Based on a sample of undergraduate students at a university in Texas, Anderson et al. 2009 reported (p. 216) that:
Contrary to popular beliefs, feminists reported lower levels of hostility toward men than did nonfeminists.
But this stereotype-inconsistent pattern was based a coding of "feminist" that reflected whether a participant had defined "feminist" "in a way consistent with our operational definition of feminism" (p. 220) and not based on whether the participant self-identified as a feminist, a self-identification for which the researchers had data.
I assessed claims about self-identified feminists' views of men using data from the ANES 2016 Time Series Survey national sample. My first predictor was a dichotomous measure of sex, coded 1 for female and 0 for male. My second predictor was self-identified feminist, coded as 1 for a participant who identified as a feminist or strong feminist in variable V161345.
The best available dataset measures to construct a measure of negative attitudes toward men were measures of perceived levels of discrimination against men and women in the United States (V162363 and V162362, respectively). I coded participants as 1 in a dichotomous variable if the participant indicated "none at all" for the amount of discrimination against men in the United States but indicated a nonzero level of discrimination against women in the United States. Denial of discrimination is a plausible measure of negative attitudes toward a group that faces discrimination, and there is statistical evidence that men in the United States face discrimination in areas such as criminal sentencing (e.g., Doerner 2012 and Starr 2015); moreover, men are formally excluded from certain opportunities, such as opportunities at the NSF-funded Visions in Methodology conference.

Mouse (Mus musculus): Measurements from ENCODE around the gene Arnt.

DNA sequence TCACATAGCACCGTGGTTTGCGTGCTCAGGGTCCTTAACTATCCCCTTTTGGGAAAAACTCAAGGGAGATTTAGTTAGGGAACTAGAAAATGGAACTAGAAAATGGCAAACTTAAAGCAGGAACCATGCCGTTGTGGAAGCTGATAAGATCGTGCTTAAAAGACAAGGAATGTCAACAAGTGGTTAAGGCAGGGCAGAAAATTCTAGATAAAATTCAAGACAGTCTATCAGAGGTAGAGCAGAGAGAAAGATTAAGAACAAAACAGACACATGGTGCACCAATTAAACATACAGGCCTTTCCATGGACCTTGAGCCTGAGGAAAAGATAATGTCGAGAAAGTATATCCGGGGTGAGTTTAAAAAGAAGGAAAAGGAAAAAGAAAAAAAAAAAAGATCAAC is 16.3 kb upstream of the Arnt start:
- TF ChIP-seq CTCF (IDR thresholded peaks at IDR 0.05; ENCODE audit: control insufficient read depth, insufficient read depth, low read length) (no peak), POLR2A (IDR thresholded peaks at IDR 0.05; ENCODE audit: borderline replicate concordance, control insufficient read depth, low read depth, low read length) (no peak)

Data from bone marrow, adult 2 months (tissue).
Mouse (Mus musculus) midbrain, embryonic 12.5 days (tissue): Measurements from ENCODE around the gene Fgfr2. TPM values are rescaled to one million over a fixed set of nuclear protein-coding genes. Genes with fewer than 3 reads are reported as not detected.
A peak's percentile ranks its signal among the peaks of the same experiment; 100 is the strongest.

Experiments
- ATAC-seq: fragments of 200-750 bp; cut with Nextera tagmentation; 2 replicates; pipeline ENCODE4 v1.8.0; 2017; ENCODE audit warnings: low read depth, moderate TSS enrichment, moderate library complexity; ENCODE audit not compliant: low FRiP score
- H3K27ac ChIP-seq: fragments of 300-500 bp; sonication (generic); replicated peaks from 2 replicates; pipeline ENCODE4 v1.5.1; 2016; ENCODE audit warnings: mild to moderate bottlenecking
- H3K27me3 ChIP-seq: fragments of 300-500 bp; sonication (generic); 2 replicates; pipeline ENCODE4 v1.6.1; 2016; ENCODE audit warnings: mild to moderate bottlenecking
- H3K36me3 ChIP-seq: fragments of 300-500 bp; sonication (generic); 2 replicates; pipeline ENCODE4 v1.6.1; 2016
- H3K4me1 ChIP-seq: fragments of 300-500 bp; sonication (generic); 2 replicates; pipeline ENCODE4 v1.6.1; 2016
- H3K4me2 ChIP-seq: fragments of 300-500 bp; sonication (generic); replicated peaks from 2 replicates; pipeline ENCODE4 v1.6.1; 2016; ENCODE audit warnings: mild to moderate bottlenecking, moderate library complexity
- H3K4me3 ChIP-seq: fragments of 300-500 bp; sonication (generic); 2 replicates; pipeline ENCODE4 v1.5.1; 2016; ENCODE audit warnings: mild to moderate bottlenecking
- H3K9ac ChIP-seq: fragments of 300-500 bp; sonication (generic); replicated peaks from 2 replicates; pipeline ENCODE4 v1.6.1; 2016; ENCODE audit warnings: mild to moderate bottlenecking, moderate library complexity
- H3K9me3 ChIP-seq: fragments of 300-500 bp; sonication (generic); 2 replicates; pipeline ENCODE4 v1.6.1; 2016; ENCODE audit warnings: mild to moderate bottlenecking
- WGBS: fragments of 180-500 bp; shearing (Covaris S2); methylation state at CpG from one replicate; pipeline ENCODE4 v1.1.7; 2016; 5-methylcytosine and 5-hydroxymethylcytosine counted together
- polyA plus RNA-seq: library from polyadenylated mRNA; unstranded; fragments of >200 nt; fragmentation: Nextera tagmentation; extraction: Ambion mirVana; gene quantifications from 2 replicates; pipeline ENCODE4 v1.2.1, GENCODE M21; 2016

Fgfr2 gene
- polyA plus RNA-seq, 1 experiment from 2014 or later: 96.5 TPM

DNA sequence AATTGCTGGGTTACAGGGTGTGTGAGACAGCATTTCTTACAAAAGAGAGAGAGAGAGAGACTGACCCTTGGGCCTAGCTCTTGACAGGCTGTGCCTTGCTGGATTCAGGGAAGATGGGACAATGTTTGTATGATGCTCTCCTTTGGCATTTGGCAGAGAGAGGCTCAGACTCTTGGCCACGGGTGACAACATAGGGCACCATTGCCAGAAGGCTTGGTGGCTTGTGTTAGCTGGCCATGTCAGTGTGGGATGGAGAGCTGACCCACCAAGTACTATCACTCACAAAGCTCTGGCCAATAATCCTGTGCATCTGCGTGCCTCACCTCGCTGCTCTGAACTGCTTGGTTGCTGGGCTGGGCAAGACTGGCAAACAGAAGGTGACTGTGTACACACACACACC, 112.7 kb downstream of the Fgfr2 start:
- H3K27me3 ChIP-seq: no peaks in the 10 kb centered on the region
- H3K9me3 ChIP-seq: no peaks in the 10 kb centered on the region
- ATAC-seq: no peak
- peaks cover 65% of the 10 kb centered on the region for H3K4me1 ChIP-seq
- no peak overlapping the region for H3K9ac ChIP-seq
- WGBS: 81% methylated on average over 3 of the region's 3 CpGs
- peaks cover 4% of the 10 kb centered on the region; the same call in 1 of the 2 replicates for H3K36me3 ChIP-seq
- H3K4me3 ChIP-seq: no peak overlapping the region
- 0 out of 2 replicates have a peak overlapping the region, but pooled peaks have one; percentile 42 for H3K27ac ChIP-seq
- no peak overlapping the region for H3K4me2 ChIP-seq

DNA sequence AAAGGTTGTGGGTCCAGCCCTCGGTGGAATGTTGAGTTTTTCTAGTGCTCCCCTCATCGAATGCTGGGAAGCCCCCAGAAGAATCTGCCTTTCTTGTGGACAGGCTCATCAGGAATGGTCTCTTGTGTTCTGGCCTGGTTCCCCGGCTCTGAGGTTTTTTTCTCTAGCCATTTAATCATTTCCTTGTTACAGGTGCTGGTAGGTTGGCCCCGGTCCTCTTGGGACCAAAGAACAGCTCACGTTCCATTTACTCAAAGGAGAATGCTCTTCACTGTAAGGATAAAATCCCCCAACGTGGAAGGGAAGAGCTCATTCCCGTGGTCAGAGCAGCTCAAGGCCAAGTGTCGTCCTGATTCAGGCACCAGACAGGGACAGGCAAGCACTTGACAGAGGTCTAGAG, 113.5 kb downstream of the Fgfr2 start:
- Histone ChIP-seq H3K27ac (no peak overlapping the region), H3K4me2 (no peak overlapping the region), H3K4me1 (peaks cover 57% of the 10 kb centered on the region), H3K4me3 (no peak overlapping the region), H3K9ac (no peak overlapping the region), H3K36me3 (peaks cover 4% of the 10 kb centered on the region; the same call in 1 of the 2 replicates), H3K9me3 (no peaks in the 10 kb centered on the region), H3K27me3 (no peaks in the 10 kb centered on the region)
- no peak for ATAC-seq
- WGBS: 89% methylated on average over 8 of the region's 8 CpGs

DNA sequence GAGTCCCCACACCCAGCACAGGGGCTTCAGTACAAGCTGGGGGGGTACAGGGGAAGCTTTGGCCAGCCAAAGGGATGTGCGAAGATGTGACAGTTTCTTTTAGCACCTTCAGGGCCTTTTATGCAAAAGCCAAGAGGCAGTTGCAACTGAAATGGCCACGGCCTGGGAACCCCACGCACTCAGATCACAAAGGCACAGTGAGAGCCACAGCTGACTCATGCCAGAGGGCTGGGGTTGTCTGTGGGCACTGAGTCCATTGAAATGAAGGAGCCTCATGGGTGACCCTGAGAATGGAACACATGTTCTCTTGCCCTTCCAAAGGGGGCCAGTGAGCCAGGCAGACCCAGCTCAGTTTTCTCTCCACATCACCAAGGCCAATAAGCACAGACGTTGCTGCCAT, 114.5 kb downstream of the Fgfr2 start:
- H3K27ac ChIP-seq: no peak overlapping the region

In weighted regressions, 37% of nonfeminist women reported no discrimination against men and a nonzero level of discrimination against women, compared to 46% of feminist women, with a p-value of p=0.002 for the 9 percentage-point difference. However, the gap between feminist men and nonfeminist men was 20 percentage points, with 28% of nonfeminist men reporting no discrimination against men and a nonzero level of discrimination against women, compared to 48% of feminist men, with a p-value less than 0.001 for the difference. Feminist identification was thus associated with an 11 percentage-point larger difference in anti-male attitudes for men than for women, with a p-value for the difference of p=0.012.
Output for the interaction model is below:
2. The denialDM output variable is dichotomous, but estimates and inferences do not change if logit is used instead of linear regression.
3. The dataset has another question (V161346) that asked participants how well "feminist" described them, on a 5-point scale (extremely well, very well, somewhat well, not very well, and not at all); inferences are the same using that measure. Inferences are also the same using V161345 to make a 3-part feminist measure coded from non-feminist to strong feminist. See the Stata code.
4. Hat tip to Nathaniel Bechhofer, who retweeted this tweet, which led to this post.